Skitch on iOS was the beloved and go to annotation tool. It was fast, simple, easy to use. But then Evernote bought it. Kept on adding unnecessary features. And then stopped development altogether. Now, from the ashes of Skitch, many great iPhone and iPad annotation tools have risen.
Sure, more of the annotation tools copy Skitch’s corner based popup control UI. But they also bring so much more to the table. And the fact that they’re being developed actively is just the icing on the cake.
If you’re looking to up your image annotation game on iPhone or iPad, here are the best contenders.
Annotable is currently the best image annotation app on iPhone and iPad. Mostly because of the sheer number of ways you can annotate an image. The free app will give you the usual doodle, text, arrows, rectangle and circle option.
But Annotable gets really interesting when you look at the in-app purchases – especially the two tools – Spotlight and Loupe.
As far as I know, Annotable is the only app in the list to offer such functionality. The features are usually found in Mac apps (like the $39.99 pro image annotation app Napkin).
The Spotlight tool will grey out the background of the image, everything except the rectangle or circle area you’ve chosen to highlight.
The Loupe tool is a magnifying tool. If you want to enhance a small part of an image (like I usually do when writing how-tos), Once you’ve got it active, you can pinch in and out to increase the size of the circle. You can also swipe around between the circle to reposition the center point. The interaction is very intuitive and the end result is usually spectacular.
The text markup feature works similar to text shot apps like OneShot. If you’ve taken a screenshot which has text in it, the text markup tool (hidden as an option under the text function), will let you highlight any text in the photo using any color you have enabled. It does this using OCR.
Spotlight and Loupe functions are in app purchases – $1.99 each. And you can pay $1.99 to unlock all colors. Or you can pay $7.99 to unlock all tools and colors.
Pinpoint has a rich history – it started as Bugshot, developed by Marco Arment (the developer of Overcast), as a way for users to report bugs in a visual manner.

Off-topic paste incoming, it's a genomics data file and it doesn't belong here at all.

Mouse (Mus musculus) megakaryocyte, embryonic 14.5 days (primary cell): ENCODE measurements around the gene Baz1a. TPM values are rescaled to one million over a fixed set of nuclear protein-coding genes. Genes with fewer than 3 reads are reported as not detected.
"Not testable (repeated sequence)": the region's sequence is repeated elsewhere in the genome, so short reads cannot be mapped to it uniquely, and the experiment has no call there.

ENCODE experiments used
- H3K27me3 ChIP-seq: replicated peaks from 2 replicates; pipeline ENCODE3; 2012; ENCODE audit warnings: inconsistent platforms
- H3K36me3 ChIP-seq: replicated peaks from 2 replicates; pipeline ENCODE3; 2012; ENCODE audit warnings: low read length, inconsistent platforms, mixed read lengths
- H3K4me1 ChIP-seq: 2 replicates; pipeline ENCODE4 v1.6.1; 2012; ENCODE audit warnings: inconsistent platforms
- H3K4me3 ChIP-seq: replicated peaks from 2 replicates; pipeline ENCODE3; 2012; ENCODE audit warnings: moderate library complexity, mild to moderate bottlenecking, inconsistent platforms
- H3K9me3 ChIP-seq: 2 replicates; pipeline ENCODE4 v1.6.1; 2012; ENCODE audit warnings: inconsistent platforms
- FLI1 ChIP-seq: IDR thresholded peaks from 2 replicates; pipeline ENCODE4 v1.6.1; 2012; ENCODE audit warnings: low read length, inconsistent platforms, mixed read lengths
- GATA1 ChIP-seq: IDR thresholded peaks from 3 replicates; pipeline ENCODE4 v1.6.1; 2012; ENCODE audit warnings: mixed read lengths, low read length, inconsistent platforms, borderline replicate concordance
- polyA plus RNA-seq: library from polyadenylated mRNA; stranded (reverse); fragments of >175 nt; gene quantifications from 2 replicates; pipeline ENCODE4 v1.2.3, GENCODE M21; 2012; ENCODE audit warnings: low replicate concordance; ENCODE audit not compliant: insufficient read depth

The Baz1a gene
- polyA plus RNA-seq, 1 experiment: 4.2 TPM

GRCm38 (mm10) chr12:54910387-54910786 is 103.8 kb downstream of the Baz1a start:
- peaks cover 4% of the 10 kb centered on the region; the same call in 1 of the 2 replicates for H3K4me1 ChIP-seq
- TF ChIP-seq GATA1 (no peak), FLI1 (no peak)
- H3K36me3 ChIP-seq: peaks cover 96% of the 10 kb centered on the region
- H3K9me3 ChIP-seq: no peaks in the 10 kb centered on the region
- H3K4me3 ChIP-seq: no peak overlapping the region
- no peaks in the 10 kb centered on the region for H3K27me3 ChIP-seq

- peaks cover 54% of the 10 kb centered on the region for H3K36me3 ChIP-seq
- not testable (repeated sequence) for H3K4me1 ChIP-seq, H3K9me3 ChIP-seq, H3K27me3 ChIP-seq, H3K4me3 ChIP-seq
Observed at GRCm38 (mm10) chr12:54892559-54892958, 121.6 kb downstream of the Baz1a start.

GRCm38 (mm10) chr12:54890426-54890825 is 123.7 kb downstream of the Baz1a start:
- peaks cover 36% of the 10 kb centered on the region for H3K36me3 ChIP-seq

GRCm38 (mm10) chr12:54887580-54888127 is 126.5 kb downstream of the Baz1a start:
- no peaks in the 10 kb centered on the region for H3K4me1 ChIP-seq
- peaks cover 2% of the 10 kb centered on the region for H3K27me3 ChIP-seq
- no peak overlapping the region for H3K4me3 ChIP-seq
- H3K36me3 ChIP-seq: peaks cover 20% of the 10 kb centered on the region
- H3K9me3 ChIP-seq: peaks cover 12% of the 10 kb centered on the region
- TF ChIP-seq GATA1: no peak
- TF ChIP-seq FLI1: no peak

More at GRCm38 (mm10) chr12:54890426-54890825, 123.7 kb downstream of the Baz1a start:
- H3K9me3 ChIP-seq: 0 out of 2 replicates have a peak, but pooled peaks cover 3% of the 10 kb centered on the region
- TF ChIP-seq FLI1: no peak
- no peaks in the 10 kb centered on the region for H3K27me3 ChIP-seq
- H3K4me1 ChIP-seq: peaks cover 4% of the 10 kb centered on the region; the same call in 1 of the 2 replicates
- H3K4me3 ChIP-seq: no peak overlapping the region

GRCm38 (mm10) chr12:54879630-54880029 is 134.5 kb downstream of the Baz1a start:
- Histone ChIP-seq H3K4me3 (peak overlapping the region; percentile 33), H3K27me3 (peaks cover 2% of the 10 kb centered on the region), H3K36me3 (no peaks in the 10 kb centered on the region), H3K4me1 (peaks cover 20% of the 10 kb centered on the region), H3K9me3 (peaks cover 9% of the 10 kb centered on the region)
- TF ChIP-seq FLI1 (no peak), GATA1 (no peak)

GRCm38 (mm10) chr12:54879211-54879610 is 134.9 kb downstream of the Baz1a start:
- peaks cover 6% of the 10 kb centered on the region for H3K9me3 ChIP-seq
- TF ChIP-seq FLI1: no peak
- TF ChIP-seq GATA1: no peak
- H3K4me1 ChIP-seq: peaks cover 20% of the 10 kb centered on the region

Now it’s been taken over by Lickability and overhauled as Pinpoint.
Pinpoint has a unique UI compared to the likes of Skitch, Annotable and Annotate.
The app only as four functions – arrows, rectangle, pixelate and text. You select the function from the top toolbar and options for the function from the top-right.
You delete the annotation by double tapping it.
Pinpoint has all the functions available for free. And there are no ads in the app. You can pay $4.99 to unlock all colors.
I use Annotate as my default image annotation app on my Mac. But not on my iPad and iPhone. That’s because it doesn’t jam with my personal workflow. I usually annotate screenshots and an app that shows me my recent images from Camera Roll works better for me.
But Annotate works more like Snapchat. When you open the app, it opens directly to the camera view where you can quickly take a photo and start annotating it.
If your work requires you to click photos and annotate them a lot, I think Annotate would make your life much easier. Plus it supports stickers (like Snapchat).
Annotate has arrows, doodle, and pixelate tools as well. The app is completely free but there’s no rectangle or oval tool. All your squares will need to be freehand. Another reason why this app doesn’t work for me.
Paper is a free and awesome sketching app for iPhone and iPad. It recently added productivity features you’ll be interested in.
While it’s easy to doodle and sketch in Paper, the new version lets you import an image by tapping the “Camera” icon.
Once the image is integrated, you can switch to the second pane of controls and draw a rectangle and once you release your finger, you’ll see it convert the shape from your messy doddle to straight lines. The same goes for a circle.
Like Annotate, Paper app also has a Highlight feature that blurs the background.
There’s no arrow tool but you can doodle over it. Paper also handles the caption differently. You can write any text over the image but any caption will be attached to the bottom of the image – more like a subtitle.
Paper isn’t really a competitor to Annotable. But if you have an iPad Pro and Apple Pencil, you can do some really creative stuff with the app.
Bonus: iOS 10’s Markup Feature
If you’re using iOS 10, you should know that the Photos app has a built-in Markup feature you can access by tapping “Edit” and then “More”.
The feature is kind of weird. It has pro level annotation tool like Loupe (magnify) but doesn’t have a simple thing like arrows. You can write text (font options are pretty good) and doodle over the image. Learn more about it here.
Your Image Annotation Workflow?
Do you have to frequently annotate images at work or in your personal life? What apps or workflows do you use? Share with us in the comments below.